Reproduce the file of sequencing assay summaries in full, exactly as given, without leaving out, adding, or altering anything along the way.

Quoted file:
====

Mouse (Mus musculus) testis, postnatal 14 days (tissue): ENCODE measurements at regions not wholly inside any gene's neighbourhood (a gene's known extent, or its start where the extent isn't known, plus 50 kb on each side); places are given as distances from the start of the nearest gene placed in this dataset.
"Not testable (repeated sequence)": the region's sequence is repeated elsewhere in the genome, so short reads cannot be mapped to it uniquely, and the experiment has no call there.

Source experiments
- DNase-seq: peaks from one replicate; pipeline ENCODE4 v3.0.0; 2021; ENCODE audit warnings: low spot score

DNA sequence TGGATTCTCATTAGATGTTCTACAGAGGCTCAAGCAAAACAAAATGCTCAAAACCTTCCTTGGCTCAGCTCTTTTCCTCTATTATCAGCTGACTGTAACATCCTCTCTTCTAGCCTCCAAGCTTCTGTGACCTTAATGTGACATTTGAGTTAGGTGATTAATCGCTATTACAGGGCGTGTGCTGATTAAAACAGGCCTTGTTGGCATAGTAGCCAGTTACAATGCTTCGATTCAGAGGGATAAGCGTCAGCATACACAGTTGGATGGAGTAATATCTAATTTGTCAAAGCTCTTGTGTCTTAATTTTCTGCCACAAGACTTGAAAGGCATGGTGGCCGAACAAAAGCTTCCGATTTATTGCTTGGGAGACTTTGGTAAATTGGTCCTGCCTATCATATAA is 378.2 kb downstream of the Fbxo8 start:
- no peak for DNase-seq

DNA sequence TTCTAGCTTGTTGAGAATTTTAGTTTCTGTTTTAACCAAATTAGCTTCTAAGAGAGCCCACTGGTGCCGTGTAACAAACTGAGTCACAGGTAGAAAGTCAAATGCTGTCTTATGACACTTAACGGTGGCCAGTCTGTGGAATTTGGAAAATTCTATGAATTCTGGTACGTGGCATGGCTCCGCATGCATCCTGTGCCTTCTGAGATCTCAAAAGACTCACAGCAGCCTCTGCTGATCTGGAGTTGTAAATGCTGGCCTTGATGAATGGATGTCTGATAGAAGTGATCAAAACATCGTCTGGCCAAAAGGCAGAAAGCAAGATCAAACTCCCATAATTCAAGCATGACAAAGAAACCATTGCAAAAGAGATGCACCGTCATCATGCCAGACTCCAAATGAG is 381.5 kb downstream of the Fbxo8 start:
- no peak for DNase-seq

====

Mouse (Mus musculus) testis, postnatal 14 days (tissue): ENCODE measurements at regions not wholly inside any gene's neighbourhood (a gene's known extent, or its start where the extent isn't known, plus 50 kb on each side); places are given as distances from the start of the nearest gene placed in this dataset.
"Not testable (repeated sequence)": the region's sequence is repeated elsewhere in the genome, so short reads cannot be mapped to it uniquely, and the experiment has no call there.

Source experiments
- DNase-seq: peaks from one replicate; pipeline ENCODE4 v3.0.0; 2021; ENCODE audit warnings: low spot score

DNA sequence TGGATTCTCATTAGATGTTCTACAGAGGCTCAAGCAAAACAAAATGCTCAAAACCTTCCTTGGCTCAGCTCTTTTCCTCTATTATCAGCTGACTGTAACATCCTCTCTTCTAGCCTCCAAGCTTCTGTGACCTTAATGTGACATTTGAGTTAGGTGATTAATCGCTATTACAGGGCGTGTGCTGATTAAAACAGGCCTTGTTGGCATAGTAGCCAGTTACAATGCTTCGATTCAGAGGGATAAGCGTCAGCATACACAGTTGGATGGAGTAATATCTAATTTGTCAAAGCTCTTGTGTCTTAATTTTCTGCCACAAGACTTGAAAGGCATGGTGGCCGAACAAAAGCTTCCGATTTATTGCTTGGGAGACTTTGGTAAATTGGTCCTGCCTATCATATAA is 378.2 kb downstream of the Fbxo8 start:
- no peak for DNase-seq

DNA sequence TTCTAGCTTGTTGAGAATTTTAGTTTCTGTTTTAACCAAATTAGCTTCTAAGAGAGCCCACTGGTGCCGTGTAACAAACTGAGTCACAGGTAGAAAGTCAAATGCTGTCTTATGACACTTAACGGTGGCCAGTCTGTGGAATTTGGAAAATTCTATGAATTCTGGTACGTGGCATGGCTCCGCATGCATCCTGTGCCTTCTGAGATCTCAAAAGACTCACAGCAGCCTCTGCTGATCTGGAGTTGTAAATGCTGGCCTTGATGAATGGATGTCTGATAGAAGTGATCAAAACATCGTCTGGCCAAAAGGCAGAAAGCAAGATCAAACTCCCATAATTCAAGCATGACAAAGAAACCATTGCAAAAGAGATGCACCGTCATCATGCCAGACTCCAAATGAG is 381.5 kb downstream of the Fbxo8 start:
- no peak for DNase-seq